How many people really understand how communication works? How many have been trained to communicate effectively? Not many. Yet everyone is becoming interconnected at levels not dreamt of even a decade or so ago. What used to be the chat in the village street has become a worldwide conversation. Billions of people are exposed to a huge variety of personalities, viewpoints and events. Individuals can interact with other people anywhere in the world, at any time. No doubt the future will bring even more options for an unlimited amount of information and contacts. The ‘intelligent internet’ is on its way, which will give individuals the ability to tailor flows of information and communication to their own specific needs and wants.

But here’s the thing. We all think we know how to communicate, but few know how to communicate well. Poor communication in organisations acts as a kind of friction in the corporate machine generating more heat than light. Organisations are full of false beliefs. That’s because communication between people in organisations is composed of thousands of miscommunications, misunderstandings, misperceptions, misinformation, disinformation, failures to inform and deliberate deceptions. Frankly that’s just the way we humans are. Our versions of reality are unique to us. We all struggle to maintain executive control over our own minds. Psychologists like Daniel Kahneman have been quick to point out to us the many faults in our thought processes.

All this really matters because we now live in what some people have called a ‘Heisenberg world’ where uncertainty prevails. In this unpredictable world strategy needs to be fluid not fixed. It will no longer be enough to leave strategic thinking to a few clever people at the top of the organisation. However gifted, they just can’t see everything that’s coming along. They need more pairs of eyes. And that’s where employees come in. Employees need to become full participants in the evolution of strategy. Two broad conditions are necessary for this to happen. One is to provide employees with the information, knowledge and communication skills they need and want. The second is to create the channels, the analytics and the culture of dialogue and conversation. The technologies are emerging to allow this to happen but it’s arguable that many senior managers are too stuck in the command and control mentality to see the benefits of liberating employees’ voices. If they can adapt, then they will be able to conduct what Peter Schwartz has called “a collective enquiry into the deep structure of the business and how it is changing.”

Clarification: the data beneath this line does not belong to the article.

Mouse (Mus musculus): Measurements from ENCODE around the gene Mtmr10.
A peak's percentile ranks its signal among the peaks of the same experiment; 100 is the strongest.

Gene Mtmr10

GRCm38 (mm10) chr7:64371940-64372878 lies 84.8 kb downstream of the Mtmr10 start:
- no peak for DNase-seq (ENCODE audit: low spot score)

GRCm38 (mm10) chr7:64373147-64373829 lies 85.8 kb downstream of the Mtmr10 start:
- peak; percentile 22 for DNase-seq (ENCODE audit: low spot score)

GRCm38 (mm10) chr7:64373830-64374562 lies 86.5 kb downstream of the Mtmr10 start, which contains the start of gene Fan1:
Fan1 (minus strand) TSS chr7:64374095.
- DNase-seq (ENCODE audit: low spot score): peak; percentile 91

However, if employees’ voices are to be liberated, they need to be articulate. Good communication is dependent on an effective use of language, so let’s talk about that for a moment. Language is the main engine of human progress. About 40,000 years ago the human larynx completed its evolutionary descent into the throat. This allowed the tongue (lingua in Latin) to move around more freely. From that point humans have moved at a lightning pace to construct the world we have today, especially in the past two hundred years or so, and especially in recent times as the pace of change has rapidly accelerated. Yet although all humans have learned to use language, few have learned to use it well. Just look at our contemporary organisational world. It’s still stuffed full of clichés, jargon and management-speak. Clichés can be so thin in meaning that all they’re doing is taking up space. Jargon, sometimes useful as shorthand, too often descends into meaningless babble. Beware those who use jargon incessantly – it often conceals a lack of real thought and perception. We must recognise we are at the beginning of an era during which we will need to equip everyone at work with the skills of interpersonal and public communication. That’s because, strategically, a better use of language is of the highest importance for the organisation’s success. The great philosopher of language, Ludwig Wittgenstein, said: “The limits of my language mean the limits of my world.” This is true for organisations as well as individuals. The imaginative richness of an organisation’s thinking is directly related to the language it uses.